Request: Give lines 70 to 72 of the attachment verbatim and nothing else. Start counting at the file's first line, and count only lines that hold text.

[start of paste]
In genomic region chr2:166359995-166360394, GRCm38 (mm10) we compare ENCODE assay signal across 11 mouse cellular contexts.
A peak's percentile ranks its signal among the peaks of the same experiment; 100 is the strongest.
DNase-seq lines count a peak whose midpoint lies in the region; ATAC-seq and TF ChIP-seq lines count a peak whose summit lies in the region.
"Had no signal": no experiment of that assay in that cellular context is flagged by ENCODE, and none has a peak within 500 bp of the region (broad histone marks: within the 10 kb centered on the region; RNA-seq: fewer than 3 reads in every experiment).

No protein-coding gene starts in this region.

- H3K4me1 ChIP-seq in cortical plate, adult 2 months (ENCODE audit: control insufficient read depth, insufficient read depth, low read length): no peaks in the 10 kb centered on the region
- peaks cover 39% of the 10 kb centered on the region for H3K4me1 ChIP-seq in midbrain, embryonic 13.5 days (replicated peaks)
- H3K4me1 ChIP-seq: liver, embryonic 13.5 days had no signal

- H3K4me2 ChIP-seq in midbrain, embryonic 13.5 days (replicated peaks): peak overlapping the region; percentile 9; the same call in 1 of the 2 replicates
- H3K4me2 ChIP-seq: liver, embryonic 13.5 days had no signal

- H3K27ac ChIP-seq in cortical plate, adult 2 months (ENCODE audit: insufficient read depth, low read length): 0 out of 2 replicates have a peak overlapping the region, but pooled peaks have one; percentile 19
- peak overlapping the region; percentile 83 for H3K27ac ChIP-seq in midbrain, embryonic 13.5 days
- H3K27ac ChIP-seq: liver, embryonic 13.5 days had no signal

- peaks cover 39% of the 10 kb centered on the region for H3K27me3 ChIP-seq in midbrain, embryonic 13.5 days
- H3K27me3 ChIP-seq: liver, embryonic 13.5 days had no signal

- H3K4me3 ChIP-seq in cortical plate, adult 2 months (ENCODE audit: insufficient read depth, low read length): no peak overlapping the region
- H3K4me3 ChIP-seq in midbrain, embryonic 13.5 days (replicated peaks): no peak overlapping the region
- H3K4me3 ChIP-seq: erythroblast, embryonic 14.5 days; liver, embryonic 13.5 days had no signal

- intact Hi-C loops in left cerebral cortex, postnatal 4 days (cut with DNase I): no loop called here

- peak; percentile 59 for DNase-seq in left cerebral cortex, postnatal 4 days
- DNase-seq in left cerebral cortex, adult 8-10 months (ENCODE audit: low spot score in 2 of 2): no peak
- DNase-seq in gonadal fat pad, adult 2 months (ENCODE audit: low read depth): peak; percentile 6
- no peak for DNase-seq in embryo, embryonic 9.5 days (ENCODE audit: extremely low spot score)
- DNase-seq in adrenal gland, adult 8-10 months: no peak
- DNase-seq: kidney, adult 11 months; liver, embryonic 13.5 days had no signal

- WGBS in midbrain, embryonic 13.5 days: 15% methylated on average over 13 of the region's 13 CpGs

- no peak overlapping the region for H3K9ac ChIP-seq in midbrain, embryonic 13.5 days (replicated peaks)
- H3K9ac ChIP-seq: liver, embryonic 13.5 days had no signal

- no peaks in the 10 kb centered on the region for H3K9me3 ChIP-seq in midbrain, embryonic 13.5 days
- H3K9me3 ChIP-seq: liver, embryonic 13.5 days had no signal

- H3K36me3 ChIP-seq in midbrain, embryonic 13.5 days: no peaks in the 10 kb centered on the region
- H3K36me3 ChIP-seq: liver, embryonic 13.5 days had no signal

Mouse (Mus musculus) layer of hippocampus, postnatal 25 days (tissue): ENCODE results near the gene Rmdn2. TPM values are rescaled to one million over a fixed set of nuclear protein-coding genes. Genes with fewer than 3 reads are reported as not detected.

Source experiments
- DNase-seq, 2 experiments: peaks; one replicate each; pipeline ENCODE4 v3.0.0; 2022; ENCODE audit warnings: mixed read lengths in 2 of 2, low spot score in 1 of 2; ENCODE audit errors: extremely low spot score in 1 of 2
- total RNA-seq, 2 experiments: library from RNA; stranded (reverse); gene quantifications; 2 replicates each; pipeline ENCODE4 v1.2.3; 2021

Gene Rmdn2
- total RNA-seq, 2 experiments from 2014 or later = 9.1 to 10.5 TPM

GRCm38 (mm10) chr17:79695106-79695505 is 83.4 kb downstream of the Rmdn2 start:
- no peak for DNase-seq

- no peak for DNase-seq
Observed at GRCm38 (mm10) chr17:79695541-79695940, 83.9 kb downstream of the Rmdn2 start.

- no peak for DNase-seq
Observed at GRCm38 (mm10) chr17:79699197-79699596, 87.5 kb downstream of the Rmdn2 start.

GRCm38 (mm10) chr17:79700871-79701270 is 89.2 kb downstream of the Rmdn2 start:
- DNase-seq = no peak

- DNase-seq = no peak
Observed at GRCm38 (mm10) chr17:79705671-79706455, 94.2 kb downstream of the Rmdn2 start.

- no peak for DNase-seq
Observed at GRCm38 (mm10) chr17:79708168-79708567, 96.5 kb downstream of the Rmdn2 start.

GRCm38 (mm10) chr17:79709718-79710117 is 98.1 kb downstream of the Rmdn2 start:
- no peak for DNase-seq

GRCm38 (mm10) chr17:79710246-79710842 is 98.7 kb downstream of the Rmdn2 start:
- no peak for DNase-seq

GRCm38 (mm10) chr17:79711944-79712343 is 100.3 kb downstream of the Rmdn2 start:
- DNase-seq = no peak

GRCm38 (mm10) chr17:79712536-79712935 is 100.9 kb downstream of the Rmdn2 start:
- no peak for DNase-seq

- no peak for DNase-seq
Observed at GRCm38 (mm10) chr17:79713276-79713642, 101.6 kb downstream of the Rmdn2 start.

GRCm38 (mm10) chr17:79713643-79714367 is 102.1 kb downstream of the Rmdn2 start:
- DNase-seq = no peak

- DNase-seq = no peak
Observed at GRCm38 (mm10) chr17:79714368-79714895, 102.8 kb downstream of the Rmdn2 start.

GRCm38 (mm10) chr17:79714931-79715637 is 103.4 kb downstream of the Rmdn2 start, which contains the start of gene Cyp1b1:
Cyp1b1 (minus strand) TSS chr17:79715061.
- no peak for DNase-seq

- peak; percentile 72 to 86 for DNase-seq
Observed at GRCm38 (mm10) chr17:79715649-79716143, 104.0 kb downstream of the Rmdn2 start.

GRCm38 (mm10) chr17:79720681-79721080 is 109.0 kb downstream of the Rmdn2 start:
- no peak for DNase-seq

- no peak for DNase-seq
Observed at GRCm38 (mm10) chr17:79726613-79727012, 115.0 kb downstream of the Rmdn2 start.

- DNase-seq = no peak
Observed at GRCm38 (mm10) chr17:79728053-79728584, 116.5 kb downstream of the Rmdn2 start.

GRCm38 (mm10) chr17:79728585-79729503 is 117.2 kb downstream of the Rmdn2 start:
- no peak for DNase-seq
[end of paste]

GRCm38 (mm10) chr17:79720681-79721080 is 109.0 kb downstream of the Rmdn2 start:
- no peak for DNase-seq

- no peak for DNase-seq